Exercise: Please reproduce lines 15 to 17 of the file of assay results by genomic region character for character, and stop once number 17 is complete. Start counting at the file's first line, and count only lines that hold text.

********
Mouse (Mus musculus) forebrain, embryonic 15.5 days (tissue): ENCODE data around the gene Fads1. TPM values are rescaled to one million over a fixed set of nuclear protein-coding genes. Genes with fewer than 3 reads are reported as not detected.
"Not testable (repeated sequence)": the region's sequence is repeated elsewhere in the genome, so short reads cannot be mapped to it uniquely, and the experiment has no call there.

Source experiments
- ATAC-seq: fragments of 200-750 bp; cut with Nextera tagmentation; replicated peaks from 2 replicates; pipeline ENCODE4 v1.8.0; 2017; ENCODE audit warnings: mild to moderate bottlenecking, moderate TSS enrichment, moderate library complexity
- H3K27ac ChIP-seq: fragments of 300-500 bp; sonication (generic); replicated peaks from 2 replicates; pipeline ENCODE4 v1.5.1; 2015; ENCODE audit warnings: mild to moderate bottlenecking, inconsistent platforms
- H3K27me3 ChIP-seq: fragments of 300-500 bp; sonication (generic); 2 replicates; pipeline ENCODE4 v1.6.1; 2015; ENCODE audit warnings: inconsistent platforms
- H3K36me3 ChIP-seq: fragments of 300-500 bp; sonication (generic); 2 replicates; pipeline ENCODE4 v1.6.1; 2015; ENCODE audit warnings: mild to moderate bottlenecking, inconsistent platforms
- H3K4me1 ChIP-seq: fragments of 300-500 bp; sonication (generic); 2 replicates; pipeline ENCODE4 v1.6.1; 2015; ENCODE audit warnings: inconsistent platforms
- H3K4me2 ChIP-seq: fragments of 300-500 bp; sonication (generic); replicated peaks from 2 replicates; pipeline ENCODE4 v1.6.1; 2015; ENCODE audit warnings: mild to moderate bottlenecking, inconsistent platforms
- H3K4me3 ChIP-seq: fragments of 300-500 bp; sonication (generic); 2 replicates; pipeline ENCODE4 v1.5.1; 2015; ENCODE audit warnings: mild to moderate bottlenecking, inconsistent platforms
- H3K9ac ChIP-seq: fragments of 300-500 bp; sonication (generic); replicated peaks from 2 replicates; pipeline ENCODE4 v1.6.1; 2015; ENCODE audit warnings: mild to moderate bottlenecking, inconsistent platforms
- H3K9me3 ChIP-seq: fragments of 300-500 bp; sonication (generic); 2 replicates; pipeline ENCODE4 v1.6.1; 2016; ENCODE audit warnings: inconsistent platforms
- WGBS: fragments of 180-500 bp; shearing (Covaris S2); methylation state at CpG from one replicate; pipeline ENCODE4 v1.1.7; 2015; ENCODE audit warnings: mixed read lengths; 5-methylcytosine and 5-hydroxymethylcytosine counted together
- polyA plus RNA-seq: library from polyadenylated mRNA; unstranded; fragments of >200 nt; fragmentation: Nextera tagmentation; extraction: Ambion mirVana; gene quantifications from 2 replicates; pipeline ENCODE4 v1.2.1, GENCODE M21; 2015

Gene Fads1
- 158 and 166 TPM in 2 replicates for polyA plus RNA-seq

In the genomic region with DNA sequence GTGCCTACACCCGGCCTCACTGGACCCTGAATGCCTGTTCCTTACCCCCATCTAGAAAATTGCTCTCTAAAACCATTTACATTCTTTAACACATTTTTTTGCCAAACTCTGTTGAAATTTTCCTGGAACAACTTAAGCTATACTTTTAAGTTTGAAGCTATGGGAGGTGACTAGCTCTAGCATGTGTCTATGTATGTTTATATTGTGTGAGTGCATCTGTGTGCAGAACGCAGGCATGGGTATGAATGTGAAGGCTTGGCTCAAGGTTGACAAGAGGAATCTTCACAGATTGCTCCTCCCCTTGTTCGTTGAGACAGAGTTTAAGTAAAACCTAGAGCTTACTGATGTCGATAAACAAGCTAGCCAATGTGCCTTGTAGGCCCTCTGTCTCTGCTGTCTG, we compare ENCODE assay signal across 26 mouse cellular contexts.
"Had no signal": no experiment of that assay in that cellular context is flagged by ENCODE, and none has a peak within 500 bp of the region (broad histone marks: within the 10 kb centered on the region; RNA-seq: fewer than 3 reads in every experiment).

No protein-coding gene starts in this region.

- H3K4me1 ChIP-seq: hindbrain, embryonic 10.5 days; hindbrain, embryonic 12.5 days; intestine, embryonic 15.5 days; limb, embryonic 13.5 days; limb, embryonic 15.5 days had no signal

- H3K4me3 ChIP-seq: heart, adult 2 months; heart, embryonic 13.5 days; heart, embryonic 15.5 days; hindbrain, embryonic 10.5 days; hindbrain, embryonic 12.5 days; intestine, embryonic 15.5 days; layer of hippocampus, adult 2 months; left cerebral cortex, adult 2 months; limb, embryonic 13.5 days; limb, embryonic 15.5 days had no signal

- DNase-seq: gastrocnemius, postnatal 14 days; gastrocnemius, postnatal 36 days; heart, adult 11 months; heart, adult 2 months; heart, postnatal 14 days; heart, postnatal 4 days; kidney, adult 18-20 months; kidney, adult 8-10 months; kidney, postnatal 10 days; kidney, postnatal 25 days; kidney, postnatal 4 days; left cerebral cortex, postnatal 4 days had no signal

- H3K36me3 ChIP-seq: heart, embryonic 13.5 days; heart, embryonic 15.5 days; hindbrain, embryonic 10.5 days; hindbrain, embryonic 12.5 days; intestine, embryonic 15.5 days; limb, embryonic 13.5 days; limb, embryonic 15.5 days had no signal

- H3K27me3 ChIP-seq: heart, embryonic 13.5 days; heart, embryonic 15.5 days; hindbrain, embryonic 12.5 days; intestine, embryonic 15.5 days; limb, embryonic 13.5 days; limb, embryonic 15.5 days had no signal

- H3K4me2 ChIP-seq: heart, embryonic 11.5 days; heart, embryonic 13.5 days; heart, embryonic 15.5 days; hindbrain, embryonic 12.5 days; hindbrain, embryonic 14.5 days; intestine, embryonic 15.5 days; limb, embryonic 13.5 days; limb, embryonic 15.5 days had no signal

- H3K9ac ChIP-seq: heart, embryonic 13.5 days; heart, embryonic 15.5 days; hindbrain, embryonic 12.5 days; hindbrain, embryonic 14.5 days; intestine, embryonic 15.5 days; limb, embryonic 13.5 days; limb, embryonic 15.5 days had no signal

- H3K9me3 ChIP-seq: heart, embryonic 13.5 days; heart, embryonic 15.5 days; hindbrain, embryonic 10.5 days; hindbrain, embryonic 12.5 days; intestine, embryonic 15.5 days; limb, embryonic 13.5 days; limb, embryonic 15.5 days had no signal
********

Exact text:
Gene Fads1
- 158 and 166 TPM in 2 replicates for polyA plus RNA-seq

In the genomic region with DNA sequence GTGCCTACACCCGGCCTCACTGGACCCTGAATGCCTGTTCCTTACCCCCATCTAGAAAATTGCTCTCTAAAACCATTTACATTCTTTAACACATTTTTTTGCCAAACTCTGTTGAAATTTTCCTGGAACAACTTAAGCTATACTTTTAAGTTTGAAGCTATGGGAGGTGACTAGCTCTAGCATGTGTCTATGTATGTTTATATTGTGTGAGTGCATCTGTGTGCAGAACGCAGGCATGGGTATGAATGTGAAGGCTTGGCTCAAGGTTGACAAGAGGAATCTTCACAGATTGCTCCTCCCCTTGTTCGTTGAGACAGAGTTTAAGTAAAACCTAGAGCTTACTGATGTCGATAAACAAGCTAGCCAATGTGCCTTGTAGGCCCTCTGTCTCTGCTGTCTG, we compare ENCODE assay signal across 26 mouse cellular contexts.